The Vietnamese (and Malaysians) are being bullied --- there's no better word for that --- into accepting a complicated and economically unwise scheme where they would agree to buy American yarn and fabric to make apparel --- if they have any hopes to get around high U.S. tariffs on imported clothing and footwear.

Meanwhile, Obama is demanding that Prime Minister Nguyen Tan Dung reform that Southeast Asian country's state-owned enterprises. The Vietnamese agree that their SOEs need long-overdue reforms to make them more transparent and market-oriented. Still, imagine the political heavy-lifting required to restructure nearly 40 percent of the Vietnamese economy. But while he asks a lot of Hanoi, the American president doesn't like being asked to cut tariffs on clothing that isn't made in America anyway.

Barack Obama was 13-years old when Hanoi won the Vietnam War in 1975. Does the president really understand how determined the Vietnamese can be, when their core interests are involved?Today, Prime Minister Dung has the welfare of more than two million Vietnamese clothing and footwear workers to consider. Many of these people are women who come from poorer parts of the country --- and their prime minister is supposed to sell them out to please the U.S. textile lobby? U.S. Trade Representative Ron Kirk was born in 1954, the year the Vietnamese Communists defeated the French in the battle Dien Bien Phu. Mr. Kirk has said that Vietnam is only a "small country" that will give in to U.S. pressure in the TPP. Perhaps he will be proven right. Still, does the U.S. trade negotiator appreciate that history suggests otherwise?

The U.S. insistence on ad-hoc mercantilism --- making demands upon other countries to summon the political will to open their markets, while stonewalling suggestions the Americans might do more of the same --- explains why the TPP process is nowhere nearly ready to be completed by the end of this year.
Yet the United States is proposing significant procedural conditions on Canada's and Mexico's TPP admission to ensure that the nations "do not slow down the pace of the negotiations."

Seriously, how much slower can they get?

Despite these concerns, Mexico has apparently agreed to the United States' conditions and will now join the ongoing negotiations.  Good for them, although I do wonder whether the pressure of hosting the G20 summit and the mounting expectation that Mexico would join the TPP were just too much for the Calderon government to resist.  On the other hand, the conservative Harper government - and its long history of butting heads with the, ahem, less-conservative Obama administration - has yet to cave to the United States' demands and has instead merely expressed "delight" in being offered a chance to join the talks.  So one of the United States' biggest trading partners and closest allies (and one of the world's better trade liberalization proponents) remains excluded from the only proactive US trade liberalization effort currently ongoing.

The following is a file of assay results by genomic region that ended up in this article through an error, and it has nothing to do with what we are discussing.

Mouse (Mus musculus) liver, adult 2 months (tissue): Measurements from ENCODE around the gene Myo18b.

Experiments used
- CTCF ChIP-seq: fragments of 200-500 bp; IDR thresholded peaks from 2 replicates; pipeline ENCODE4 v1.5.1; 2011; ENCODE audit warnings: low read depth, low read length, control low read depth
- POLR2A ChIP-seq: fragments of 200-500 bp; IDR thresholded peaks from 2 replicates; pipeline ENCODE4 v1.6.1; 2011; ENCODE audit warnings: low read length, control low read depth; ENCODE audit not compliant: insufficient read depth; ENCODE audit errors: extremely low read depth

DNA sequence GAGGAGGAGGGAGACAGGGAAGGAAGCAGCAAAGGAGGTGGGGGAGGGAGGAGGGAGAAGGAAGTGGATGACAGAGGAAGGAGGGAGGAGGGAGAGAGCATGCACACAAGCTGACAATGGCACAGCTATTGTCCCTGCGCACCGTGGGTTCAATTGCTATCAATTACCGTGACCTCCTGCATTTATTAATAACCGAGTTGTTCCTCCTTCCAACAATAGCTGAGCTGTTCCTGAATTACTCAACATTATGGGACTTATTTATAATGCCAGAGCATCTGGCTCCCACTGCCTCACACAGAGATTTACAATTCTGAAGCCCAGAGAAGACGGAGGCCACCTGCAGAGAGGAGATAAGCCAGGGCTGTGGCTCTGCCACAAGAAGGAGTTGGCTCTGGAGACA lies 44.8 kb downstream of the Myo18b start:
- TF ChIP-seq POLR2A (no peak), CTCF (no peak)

"Delightful," indeed.

Certain TPP-watchers, like Canada's Peter Clark, tell me that "it ain't over till it's over," and that Canada could still end up a TPP participant before the G20 adjourns.  Canadian news reports echo Clark's sentiments and suggest that a big Canadian announcement will arrive tomorrow (Tuesday) morning.  I'll believe it when I see it, but there's simply no question that free-market Canada's entry - in any capacity - would be a welcome boost to the flagging negotiations (if only Japan were as close).  But if Harper and Obama leave Cabo San Lucas without any formal TPP announcement, it would be extremely difficult to blame Canada for not wanting to bow to the United States' unreasonable demands.

[UPDATE: The Wall Street Journal tweets Tuesday morning that "Canada's Invitation Into TPP To Be Announced Later Tuesday - Source".  Good.   More to come, I'm sure.]